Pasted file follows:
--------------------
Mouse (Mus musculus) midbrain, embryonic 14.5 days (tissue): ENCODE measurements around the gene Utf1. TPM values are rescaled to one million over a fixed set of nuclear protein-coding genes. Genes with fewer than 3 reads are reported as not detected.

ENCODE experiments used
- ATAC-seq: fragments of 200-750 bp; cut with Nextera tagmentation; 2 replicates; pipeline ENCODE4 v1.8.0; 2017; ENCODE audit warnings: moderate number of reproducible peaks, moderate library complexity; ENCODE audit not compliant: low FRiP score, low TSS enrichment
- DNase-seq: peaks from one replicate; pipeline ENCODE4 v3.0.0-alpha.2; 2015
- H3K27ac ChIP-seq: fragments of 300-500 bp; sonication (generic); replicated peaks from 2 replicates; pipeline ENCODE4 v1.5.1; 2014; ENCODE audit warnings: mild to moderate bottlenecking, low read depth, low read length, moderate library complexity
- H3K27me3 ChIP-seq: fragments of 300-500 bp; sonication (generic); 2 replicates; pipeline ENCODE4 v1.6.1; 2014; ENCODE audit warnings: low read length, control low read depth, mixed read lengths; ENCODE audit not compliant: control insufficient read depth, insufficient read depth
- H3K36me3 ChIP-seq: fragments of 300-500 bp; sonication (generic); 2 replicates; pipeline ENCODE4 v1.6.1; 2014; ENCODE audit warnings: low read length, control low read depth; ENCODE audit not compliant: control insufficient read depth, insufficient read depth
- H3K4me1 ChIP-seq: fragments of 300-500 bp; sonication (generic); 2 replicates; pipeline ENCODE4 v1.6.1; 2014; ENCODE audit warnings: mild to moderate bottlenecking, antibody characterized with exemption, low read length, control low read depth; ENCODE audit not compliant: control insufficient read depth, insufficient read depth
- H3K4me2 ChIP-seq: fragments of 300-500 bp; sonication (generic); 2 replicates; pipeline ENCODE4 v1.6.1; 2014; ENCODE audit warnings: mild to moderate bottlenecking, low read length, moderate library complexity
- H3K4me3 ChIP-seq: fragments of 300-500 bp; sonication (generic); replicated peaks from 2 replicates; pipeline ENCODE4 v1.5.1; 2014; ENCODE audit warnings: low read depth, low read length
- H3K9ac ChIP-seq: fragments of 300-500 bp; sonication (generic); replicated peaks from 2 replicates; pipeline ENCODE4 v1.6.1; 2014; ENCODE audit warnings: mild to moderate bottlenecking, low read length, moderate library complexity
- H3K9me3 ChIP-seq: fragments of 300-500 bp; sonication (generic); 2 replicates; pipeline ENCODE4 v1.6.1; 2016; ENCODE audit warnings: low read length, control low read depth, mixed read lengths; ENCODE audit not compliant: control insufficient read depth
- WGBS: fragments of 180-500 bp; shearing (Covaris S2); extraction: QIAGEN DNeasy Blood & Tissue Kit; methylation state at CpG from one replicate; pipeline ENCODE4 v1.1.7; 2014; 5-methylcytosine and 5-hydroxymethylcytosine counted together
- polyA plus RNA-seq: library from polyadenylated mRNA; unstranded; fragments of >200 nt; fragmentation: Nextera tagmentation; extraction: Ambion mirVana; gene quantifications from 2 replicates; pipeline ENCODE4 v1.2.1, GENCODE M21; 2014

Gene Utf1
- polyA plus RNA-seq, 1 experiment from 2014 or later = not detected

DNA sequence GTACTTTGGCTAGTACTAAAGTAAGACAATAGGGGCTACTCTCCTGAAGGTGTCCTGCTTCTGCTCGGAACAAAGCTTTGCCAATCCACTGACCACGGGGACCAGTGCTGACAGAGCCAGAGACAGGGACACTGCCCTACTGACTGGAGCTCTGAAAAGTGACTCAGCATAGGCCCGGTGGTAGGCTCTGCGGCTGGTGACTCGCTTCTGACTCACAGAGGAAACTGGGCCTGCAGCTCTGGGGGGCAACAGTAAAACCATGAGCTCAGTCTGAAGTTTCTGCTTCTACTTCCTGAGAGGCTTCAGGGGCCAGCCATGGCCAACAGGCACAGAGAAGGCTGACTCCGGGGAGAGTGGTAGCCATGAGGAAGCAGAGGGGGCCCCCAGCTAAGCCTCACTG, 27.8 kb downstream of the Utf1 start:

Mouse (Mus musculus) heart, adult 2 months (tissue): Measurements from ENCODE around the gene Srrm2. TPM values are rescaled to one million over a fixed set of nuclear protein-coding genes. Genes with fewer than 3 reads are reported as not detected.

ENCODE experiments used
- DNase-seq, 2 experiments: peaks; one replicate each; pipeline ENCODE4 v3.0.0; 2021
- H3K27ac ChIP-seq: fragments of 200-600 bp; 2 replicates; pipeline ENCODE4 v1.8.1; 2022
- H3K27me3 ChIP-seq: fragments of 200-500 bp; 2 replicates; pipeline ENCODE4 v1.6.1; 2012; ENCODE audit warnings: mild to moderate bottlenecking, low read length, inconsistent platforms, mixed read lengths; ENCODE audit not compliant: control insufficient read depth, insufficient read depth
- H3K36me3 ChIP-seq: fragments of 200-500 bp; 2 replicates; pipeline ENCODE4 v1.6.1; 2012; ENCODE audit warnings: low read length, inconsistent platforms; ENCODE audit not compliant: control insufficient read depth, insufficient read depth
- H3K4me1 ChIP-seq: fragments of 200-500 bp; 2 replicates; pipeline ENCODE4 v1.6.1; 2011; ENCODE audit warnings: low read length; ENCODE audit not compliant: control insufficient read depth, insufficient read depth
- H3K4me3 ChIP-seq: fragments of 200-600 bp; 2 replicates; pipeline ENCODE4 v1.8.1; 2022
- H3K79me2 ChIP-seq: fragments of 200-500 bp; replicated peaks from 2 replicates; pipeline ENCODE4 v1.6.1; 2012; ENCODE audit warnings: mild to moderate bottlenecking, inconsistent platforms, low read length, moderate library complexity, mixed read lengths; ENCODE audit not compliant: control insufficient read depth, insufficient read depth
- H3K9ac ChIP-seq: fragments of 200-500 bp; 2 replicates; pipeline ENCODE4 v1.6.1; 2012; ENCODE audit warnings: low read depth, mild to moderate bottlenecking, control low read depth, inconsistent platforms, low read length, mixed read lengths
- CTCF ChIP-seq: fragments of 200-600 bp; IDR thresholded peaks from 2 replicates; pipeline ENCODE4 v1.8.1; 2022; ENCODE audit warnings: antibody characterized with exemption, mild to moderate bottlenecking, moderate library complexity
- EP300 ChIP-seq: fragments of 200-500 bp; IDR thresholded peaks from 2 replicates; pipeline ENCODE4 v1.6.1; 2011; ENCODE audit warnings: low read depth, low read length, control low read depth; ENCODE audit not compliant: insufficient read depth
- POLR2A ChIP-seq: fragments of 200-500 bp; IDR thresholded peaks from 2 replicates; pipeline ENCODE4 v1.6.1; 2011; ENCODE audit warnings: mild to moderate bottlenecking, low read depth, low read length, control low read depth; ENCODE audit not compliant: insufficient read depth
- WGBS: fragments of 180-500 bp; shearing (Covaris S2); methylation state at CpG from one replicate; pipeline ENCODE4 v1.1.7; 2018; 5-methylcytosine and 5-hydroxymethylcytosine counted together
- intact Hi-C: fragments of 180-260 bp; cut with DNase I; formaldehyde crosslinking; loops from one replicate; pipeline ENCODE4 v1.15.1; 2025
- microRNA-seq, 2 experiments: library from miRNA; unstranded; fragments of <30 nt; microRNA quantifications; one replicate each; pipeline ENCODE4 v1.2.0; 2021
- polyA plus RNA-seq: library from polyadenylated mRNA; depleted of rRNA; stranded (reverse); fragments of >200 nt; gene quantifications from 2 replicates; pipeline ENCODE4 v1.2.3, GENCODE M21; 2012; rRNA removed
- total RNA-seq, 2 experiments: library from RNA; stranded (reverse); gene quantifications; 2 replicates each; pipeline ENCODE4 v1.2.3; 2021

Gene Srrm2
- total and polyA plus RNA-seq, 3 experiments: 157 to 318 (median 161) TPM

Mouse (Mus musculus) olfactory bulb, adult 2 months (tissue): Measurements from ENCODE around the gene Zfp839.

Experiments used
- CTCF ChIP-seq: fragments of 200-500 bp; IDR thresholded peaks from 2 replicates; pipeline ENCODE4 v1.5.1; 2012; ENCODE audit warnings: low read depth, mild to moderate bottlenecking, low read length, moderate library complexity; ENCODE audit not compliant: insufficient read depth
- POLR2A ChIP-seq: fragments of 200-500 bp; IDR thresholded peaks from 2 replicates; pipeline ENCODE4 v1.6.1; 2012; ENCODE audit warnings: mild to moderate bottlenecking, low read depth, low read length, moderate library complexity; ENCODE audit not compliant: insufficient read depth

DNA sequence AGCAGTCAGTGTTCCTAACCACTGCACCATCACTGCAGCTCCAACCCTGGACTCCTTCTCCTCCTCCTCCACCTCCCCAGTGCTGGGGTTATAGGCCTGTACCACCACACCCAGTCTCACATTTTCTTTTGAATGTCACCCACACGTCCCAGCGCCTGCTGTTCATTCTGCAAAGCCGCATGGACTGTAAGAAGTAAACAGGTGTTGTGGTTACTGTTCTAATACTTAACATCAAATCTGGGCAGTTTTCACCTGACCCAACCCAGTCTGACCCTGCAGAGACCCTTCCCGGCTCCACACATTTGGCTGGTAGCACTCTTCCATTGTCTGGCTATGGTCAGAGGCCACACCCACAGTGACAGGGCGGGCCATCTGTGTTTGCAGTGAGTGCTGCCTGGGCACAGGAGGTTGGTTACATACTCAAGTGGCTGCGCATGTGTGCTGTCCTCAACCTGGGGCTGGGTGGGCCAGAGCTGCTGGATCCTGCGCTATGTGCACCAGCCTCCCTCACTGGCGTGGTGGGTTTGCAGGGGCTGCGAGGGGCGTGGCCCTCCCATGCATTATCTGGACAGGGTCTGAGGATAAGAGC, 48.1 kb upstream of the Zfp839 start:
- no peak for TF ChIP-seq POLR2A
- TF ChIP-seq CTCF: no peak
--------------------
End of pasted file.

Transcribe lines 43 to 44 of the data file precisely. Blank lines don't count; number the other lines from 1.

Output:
- no peak for TF ChIP-seq POLR2A
- TF ChIP-seq CTCF: no peak